Cars out on course "walk through" Drivers on course walk through


Finally around 10:45 a.m., with a Road Safety black box equipped ambulance standing by (they're everywhere, once you realize they exist), I hit the track for the first of two morning sessions on the West Loop.  Those first laps were pretty exciting, I must say -- being just thrown out there with no warm-up and having to learn the track while trying not to get run over by all the people who already knew it.  Lucky for me, I happened to end up behind Nathan, who is plenty quick and drives a nice clean line, which really helped me learn the track quickly.

EMS at the ready


Debbie took some photos of our various shoe-shaped cars running around the track.  Of the blue ones, mine is the one with the roof rack, while Dan's has the little rear spoiler.  Nathan's is silver.  It was especially cool to run close together with some other M-Coupes.

Nathan leading Carey  Dan in the Esses  Carey

Nathan  Nathan in the Esses Dan

Carey chasing down one of several fast Subarus


While standing next to the car after the second morning session getting ready to go to lunch, my left-rear tire suddenly went BOOM then let loose with a loud hisssssss and proceeded to go flat right in front of our eyes.  One of the oddest things I've seen, really.  The combination of 100 degree air temperatures with elevated tire pressures (42 psi cold, which had risen to around 47 psi hot) and high internal temperatures from driving hard had apparently softened up the rubber valve stem enough that it had swollen up like a balloon and split open.  I considered myself very lucky that this happened in the pits instead of on the track!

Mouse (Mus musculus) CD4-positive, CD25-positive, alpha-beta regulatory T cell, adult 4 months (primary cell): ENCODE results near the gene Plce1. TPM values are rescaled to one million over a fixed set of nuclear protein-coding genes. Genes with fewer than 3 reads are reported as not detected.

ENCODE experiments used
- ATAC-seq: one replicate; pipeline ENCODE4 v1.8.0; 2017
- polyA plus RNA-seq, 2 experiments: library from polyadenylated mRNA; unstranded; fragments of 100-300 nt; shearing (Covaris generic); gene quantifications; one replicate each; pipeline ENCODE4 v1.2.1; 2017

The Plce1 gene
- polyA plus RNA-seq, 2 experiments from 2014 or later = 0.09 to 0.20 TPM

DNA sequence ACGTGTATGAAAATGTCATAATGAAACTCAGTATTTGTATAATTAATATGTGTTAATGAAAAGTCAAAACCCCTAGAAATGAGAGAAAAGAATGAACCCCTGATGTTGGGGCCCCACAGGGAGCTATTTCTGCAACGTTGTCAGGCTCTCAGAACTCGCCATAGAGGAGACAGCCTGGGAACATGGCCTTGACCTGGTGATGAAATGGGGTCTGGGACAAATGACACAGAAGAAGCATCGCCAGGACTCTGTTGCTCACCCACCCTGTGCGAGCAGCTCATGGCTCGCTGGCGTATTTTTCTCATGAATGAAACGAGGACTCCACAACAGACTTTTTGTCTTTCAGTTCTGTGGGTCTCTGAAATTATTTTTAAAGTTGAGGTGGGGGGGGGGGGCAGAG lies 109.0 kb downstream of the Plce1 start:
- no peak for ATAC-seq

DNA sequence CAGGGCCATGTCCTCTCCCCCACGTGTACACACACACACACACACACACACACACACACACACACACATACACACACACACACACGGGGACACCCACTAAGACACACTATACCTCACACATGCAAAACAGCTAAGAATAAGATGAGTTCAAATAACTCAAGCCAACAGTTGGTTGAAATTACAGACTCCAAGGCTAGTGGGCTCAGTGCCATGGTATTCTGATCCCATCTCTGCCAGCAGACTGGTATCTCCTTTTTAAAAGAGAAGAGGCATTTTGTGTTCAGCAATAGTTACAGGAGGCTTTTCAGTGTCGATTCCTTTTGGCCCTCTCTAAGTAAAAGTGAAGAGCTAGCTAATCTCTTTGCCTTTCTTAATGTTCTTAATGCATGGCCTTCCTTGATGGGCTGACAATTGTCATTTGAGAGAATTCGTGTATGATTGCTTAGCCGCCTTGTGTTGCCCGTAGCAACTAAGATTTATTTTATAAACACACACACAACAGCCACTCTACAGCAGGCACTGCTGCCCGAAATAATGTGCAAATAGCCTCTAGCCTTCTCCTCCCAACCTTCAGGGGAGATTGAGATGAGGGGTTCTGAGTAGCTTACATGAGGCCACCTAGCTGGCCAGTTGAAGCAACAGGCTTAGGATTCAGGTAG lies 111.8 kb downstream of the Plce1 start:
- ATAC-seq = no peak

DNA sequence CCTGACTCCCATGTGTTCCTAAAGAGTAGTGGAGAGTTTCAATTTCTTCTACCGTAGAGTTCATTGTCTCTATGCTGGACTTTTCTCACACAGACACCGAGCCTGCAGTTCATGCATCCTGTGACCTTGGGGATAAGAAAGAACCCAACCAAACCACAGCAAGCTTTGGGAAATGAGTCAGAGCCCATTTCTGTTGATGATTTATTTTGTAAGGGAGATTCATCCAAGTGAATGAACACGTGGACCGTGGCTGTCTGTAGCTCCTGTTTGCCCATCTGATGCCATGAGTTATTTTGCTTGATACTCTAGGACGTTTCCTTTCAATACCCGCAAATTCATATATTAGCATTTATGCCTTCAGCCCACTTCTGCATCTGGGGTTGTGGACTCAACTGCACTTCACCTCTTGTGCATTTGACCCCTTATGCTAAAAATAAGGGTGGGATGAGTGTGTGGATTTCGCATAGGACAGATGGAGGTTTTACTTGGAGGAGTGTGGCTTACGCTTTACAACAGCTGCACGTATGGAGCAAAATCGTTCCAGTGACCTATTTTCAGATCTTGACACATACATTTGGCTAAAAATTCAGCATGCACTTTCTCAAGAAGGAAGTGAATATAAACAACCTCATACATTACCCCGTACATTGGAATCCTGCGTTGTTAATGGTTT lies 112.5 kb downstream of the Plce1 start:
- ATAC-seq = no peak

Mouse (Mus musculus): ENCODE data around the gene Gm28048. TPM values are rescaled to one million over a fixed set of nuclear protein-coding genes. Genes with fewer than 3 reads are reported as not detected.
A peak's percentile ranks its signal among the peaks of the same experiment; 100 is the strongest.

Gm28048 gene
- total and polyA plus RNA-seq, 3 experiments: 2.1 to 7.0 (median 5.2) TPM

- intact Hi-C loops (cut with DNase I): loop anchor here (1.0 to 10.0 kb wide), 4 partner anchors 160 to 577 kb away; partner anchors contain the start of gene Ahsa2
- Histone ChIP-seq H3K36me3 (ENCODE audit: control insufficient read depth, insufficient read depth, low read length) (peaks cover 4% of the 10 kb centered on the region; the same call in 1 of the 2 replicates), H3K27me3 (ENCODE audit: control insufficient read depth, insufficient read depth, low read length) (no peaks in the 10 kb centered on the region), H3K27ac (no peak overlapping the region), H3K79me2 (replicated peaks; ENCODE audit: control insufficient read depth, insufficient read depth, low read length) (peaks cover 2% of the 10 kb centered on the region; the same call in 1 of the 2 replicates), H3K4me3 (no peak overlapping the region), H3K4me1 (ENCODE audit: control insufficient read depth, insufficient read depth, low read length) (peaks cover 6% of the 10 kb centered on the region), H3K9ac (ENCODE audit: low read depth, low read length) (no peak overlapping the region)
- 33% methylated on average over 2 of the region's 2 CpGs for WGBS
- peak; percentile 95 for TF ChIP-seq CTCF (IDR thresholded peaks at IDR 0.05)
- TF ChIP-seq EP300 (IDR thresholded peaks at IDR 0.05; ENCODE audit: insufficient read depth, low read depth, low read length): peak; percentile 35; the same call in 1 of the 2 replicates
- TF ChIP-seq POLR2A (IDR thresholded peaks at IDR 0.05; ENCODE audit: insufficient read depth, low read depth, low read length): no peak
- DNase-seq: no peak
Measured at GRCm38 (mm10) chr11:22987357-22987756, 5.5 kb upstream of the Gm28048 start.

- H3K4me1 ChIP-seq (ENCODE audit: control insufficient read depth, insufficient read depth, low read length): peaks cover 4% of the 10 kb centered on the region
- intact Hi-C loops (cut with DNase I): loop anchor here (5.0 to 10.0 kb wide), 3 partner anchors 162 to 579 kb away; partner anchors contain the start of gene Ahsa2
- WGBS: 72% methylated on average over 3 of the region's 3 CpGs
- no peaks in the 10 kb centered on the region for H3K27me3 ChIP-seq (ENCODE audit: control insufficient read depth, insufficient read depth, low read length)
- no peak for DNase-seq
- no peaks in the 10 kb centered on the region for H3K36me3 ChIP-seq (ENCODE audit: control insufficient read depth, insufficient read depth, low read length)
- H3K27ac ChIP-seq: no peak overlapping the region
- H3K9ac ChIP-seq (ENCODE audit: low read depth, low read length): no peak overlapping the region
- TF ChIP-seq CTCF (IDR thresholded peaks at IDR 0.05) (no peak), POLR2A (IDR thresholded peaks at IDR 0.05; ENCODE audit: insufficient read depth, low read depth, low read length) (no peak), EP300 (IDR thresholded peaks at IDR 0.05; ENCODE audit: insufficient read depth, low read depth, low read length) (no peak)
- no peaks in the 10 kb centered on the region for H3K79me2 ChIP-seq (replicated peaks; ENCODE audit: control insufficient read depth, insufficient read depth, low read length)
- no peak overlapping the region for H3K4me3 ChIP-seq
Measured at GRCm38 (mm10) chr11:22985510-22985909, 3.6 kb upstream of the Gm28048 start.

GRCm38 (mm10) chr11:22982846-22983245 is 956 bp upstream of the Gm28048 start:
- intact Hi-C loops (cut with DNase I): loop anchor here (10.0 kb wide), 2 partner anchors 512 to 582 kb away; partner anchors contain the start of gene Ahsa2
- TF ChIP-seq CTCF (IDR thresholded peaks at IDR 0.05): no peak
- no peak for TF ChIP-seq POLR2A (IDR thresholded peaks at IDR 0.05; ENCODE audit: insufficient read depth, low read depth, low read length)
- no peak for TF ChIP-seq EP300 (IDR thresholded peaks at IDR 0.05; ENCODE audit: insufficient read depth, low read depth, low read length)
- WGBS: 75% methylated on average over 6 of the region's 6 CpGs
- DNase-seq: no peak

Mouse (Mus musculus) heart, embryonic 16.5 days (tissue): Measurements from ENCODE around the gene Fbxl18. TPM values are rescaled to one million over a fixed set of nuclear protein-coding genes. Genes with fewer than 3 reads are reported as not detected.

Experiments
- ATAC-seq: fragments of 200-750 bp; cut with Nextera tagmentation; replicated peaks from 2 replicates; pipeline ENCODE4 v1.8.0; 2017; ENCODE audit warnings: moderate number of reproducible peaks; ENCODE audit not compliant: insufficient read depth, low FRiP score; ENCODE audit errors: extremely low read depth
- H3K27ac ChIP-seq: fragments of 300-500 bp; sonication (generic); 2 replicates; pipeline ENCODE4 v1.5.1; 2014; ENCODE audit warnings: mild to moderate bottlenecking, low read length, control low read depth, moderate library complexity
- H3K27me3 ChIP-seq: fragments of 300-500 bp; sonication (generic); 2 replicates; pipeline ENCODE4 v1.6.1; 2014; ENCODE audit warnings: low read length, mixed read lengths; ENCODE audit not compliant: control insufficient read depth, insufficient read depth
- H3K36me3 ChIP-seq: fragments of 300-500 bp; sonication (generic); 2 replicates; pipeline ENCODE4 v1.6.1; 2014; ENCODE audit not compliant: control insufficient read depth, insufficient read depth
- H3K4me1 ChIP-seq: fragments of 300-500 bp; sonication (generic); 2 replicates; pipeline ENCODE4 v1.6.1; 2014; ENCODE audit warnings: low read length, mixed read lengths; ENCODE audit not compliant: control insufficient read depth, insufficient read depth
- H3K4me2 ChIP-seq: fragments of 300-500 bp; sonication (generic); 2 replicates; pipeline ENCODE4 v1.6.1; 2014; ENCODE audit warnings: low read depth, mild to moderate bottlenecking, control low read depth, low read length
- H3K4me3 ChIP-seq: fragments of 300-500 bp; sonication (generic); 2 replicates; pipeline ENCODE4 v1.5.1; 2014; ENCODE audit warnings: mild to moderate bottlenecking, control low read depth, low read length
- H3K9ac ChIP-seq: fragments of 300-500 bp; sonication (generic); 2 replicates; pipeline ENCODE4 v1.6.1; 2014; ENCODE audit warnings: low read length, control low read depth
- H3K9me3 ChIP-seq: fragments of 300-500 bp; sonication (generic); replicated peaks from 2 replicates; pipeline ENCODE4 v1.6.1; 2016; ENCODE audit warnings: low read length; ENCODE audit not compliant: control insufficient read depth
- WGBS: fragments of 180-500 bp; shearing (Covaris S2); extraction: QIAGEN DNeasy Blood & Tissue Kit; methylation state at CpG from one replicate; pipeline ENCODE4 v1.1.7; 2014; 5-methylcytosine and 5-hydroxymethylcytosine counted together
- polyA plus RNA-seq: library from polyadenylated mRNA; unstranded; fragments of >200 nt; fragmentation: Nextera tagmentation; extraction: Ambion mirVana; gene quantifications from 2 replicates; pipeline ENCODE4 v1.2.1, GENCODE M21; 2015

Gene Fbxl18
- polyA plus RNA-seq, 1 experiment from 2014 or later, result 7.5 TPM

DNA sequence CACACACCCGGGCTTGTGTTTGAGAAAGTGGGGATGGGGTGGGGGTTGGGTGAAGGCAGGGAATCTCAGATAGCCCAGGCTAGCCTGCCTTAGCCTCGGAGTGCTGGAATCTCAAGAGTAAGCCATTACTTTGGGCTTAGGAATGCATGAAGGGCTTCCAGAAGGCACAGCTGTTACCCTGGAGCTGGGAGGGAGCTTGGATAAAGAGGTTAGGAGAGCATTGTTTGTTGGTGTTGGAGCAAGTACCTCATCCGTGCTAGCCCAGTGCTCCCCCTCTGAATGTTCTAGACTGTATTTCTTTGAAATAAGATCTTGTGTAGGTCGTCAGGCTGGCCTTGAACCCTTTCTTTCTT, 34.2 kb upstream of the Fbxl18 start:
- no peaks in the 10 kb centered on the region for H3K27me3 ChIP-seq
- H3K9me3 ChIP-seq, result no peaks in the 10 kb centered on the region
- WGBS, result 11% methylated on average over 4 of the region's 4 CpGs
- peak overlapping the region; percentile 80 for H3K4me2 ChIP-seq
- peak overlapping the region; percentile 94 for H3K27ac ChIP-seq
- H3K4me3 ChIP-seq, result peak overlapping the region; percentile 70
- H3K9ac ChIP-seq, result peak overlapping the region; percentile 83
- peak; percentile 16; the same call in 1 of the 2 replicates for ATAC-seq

I was glad to realize that the tire itself was okay, but I still needed a new stem, which meant I had to get the wheel off and take it somewhere to be fixed.  Luckily, the guy next to us had a jack I could borrow, and Nathan had a torque-wrench and some nifty wooden blocks I could drive onto and raise the car enough to get the jack under.  Buttonwillow normally has a tire shop right on the premises, but it wasn't open this particular day, so Dan volunteered to run me into town 11 miles away, where we were told Castro Tire could probably handle this.  Say "hi" to Fidel, they said.

Sure enough, once we found Castro Tire, the friendly fellow there jumped right on the task and had a new stem installed in less time than it took Dan to fill up with gas.  So less than 45 minutes after it went flat, I was back at the track and had the tire back on.  There were even a few minutes left to wolf wolf down a little BBQ, which Debbie had thoughtfully gotten a to-go container full of for Dan and me to share (and served ably as pit girl, holding the umbrella over me as I worked on the tire).  Thanks again to Dan, Nathan, and Debbie for all their help during the big tire crisis!

After that frenzied lunch break, we hit the full circuit, first with an instructor driving each of us around for a couple of laps, then we were on our own for four more sessions.  While I was driving, Debbie explored the grounds, and took a few shots from the balcony of the main building that overlooked the track.  She was particularly fond of the yellow Mini Cooper:

Mini Cooper goes right  The advanced group in the West paddock

The one semi-dangerous place to go off, Sunset Turn  Mini Cooper goes left


Click "next" below to read on, about driving the full circuit in the afternoon...

< previous          home          next >